In line with election campaign declarations, the new Government immediately introduced provisions for the asylum system and immigration flows. There were two acts of the previous Government strictly related to the asylum system. The first one is the so-called “Pacchetto Sicurezza” (Security Package) (October 2018) approved and converted into law after two months of the new executive set up (December 2018). The “Security Package” concerns ‘urgent measures’ on international protection and immigration, as well as on public security, prevention of terrorism and organised crime. The second act is not  a law in the strict sense of the word, but a series of ministerial circulars and declarations (i.e. soft laws), that are collectively referred to as the “Closed-ports” policy.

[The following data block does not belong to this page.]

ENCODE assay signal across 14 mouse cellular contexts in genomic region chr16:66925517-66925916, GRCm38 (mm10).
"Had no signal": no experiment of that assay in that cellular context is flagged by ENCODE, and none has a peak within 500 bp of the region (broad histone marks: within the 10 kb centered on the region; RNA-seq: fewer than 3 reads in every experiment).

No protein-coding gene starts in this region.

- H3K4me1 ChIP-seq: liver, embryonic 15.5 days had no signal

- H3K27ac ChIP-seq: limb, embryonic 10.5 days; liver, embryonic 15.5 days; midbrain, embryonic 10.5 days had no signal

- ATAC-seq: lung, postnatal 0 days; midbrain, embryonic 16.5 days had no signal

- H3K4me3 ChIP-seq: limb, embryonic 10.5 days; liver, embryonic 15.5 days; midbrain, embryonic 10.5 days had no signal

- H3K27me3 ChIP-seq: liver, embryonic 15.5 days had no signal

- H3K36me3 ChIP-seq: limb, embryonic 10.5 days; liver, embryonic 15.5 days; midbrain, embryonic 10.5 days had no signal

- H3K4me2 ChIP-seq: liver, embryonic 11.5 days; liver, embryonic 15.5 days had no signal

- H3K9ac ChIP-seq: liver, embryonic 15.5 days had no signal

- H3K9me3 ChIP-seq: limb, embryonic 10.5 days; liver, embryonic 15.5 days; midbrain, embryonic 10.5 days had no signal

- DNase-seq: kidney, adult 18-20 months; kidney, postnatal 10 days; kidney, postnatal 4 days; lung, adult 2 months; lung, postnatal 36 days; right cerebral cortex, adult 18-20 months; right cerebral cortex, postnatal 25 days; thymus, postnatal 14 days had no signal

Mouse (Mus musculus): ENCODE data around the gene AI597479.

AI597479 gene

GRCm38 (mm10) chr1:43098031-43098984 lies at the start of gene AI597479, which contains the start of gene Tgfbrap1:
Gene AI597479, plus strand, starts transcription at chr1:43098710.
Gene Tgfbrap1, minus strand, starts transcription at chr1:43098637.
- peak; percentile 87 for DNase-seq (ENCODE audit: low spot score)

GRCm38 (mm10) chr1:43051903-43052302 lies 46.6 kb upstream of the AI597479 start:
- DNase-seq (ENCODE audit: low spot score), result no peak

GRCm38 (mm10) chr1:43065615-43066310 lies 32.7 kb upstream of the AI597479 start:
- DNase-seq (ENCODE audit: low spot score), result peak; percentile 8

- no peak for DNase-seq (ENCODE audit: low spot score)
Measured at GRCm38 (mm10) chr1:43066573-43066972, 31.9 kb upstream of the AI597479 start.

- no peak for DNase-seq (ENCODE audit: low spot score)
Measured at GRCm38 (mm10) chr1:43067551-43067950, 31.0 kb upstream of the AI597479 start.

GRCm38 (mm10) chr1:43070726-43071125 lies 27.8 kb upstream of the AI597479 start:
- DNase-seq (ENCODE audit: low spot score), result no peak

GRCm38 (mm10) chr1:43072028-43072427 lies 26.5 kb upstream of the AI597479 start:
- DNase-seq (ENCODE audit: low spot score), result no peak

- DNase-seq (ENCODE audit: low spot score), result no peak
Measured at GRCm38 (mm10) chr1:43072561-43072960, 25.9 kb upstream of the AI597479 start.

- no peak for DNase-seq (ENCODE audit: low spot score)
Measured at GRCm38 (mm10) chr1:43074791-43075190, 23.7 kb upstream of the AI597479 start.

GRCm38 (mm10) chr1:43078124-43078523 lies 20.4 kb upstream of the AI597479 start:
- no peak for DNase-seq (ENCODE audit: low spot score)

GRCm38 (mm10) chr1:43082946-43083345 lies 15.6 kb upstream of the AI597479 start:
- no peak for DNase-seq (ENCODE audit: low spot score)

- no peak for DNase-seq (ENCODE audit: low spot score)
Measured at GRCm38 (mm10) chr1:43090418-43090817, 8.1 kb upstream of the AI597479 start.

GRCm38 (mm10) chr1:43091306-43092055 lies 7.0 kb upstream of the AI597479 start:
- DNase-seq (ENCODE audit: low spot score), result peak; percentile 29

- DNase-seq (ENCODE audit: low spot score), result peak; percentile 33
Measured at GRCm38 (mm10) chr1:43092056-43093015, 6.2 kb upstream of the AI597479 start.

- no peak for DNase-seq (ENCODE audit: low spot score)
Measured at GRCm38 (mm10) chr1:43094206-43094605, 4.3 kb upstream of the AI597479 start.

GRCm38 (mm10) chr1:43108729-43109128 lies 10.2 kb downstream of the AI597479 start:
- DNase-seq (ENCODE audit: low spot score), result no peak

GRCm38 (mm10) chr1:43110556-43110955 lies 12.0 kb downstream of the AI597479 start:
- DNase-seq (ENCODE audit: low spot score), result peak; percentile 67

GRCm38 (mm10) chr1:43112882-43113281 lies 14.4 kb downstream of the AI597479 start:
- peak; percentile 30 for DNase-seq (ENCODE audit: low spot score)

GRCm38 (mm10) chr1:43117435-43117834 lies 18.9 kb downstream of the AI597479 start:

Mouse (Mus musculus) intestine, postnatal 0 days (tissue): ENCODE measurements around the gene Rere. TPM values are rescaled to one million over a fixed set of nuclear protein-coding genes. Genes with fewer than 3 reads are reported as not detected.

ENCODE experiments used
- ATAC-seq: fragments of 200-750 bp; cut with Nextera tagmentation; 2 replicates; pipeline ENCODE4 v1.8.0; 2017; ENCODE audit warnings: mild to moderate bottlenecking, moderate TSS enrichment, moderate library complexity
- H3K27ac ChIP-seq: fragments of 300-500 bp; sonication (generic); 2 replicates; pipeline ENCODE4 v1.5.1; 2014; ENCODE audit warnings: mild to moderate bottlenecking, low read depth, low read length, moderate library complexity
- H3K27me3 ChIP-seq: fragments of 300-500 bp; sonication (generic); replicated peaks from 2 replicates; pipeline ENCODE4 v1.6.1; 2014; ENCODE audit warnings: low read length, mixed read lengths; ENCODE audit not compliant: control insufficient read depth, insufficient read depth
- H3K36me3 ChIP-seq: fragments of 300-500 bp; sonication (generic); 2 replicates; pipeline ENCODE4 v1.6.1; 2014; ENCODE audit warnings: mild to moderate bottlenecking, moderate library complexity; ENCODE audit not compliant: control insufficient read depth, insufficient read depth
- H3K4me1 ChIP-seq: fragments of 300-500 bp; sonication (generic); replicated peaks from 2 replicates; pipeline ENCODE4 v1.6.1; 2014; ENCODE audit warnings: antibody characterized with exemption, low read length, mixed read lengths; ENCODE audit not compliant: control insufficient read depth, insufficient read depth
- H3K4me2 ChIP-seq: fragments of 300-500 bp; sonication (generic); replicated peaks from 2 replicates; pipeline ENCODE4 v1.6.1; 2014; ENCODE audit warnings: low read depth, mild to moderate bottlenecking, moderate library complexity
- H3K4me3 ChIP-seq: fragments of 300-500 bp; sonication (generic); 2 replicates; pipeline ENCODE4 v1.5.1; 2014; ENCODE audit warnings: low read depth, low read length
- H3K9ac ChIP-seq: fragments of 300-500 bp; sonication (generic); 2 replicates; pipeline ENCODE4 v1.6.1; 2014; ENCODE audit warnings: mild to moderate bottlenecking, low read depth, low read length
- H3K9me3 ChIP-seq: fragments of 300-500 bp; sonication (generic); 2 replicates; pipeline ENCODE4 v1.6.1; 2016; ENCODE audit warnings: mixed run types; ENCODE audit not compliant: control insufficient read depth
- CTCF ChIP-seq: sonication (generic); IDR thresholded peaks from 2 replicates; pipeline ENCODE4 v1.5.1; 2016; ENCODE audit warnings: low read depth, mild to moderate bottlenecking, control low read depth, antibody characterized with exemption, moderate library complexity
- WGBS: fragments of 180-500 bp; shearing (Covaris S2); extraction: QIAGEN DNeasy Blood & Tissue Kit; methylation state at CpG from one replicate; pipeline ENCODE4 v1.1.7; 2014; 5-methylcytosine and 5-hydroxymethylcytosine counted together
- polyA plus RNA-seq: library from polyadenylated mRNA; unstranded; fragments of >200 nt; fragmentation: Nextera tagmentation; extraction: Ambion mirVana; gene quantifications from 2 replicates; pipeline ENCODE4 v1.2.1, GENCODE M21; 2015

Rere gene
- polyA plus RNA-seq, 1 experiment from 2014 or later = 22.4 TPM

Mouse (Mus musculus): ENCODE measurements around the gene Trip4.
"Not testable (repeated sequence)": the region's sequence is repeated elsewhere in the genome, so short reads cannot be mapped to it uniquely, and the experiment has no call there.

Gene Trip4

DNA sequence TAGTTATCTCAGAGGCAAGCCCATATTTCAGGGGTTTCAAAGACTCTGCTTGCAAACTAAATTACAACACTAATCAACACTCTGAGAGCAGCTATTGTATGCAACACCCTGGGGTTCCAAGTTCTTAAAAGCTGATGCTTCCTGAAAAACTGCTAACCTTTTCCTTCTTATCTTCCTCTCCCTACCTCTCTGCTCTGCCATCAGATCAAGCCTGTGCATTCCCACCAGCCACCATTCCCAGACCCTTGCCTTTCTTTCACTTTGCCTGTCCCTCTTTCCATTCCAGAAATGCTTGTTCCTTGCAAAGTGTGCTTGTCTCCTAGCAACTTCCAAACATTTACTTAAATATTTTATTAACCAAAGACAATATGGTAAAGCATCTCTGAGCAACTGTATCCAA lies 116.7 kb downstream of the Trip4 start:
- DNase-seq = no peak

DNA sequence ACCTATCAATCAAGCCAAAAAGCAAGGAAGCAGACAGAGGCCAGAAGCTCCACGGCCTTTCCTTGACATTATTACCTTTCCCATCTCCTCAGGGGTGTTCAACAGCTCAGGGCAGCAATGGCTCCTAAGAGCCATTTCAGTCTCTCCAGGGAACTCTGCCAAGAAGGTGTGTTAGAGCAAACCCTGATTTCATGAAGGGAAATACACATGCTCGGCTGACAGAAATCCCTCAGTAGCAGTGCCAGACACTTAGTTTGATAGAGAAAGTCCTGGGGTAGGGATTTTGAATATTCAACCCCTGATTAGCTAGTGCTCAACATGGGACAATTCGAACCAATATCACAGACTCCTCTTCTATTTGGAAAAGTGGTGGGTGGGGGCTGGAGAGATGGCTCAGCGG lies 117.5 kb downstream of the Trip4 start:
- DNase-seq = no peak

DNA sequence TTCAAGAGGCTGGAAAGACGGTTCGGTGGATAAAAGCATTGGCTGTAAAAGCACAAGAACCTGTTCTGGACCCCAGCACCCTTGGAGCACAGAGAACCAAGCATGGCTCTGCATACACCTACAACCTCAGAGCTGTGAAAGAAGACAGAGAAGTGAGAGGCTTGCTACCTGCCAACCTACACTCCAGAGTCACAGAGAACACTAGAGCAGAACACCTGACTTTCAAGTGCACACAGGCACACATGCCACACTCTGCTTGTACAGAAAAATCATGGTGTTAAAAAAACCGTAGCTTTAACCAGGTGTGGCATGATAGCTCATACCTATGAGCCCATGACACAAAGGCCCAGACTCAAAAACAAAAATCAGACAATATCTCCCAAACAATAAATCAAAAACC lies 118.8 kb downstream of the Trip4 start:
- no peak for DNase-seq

The Government used the change in law as an instrument to achieve a narrowing of asylum spaces. It justified the legitimacy of the norm in various ways when dubs on its constitutionality arose: in the name of security and national interest; in the name of other constitutional provisions (e.g. security of the state); and occasionally, by discursive use  of the concept of “right” that goes “beyond the norms themselves” (i.e. it’s right because the Italian people demand it). On a discursive level, the appeal to national security, to The Italians (or The people) are both “political strategies” and “discursive filters”. In Italy, tension had been rising between the two essential features making up the corpus of rules on asylum: respect for human rights on the one hand, and security and flow control policies on the other. These tensions have also resulted in a visible conflict of governance at different geographical scales. Even at a normative level, we are witnessing an evanescence of the human rights discourse, that is also increasingly conveyed through generic quotes. This is taking place alongside a growing factual securitisation.